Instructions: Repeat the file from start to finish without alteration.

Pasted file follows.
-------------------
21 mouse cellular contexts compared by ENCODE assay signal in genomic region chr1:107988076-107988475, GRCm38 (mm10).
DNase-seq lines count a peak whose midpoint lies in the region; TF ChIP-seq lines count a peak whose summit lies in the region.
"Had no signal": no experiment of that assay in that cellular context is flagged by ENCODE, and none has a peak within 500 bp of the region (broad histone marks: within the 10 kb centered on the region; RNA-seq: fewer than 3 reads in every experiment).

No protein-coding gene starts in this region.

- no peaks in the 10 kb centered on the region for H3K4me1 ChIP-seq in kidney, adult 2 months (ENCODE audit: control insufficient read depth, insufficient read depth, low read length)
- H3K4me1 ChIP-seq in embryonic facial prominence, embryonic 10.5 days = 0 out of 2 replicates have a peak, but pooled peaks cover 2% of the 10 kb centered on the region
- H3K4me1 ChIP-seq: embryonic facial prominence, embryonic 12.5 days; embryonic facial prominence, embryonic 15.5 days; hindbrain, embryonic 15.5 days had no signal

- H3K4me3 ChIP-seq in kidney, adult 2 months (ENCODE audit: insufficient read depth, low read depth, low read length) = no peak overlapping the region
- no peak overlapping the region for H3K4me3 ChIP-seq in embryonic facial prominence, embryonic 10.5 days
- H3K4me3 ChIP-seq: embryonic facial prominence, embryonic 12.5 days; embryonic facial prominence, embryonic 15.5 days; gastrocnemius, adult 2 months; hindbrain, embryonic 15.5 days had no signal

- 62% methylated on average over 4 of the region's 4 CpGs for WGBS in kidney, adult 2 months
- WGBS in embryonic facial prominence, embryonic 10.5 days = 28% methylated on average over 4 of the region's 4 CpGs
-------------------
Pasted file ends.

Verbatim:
21 mouse cellular contexts compared by ENCODE assay signal in genomic region chr1:107988076-107988475, GRCm38 (mm10).
DNase-seq lines count a peak whose midpoint lies in the region; TF ChIP-seq lines count a peak whose summit lies in the region.
"Had no signal": no experiment of that assay in that cellular context is flagged by ENCODE, and none has a peak within 500 bp of the region (broad histone marks: within the 10 kb centered on the region; RNA-seq: fewer than 3 reads in every experiment).

No protein-coding gene starts in this region.

- no peaks in the 10 kb centered on the region for H3K4me1 ChIP-seq in kidney, adult 2 months (ENCODE audit: control insufficient read depth, insufficient read depth, low read length)
- H3K4me1 ChIP-seq in embryonic facial prominence, embryonic 10.5 days = 0 out of 2 replicates have a peak, but pooled peaks cover 2% of the 10 kb centered on the region
- H3K4me1 ChIP-seq: embryonic facial prominence, embryonic 12.5 days; embryonic facial prominence, embryonic 15.5 days; hindbrain, embryonic 15.5 days had no signal

- H3K4me3 ChIP-seq in kidney, adult 2 months (ENCODE audit: insufficient read depth, low read depth, low read length) = no peak overlapping the region
- no peak overlapping the region for H3K4me3 ChIP-seq in embryonic facial prominence, embryonic 10.5 days
- H3K4me3 ChIP-seq: embryonic facial prominence, embryonic 12.5 days; embryonic facial prominence, embryonic 15.5 days; gastrocnemius, adult 2 months; hindbrain, embryonic 15.5 days had no signal

- 62% methylated on average over 4 of the region's 4 CpGs for WGBS in kidney, adult 2 months
- WGBS in embryonic facial prominence, embryonic 10.5 days = 28% methylated on average over 4 of the region's 4 CpGs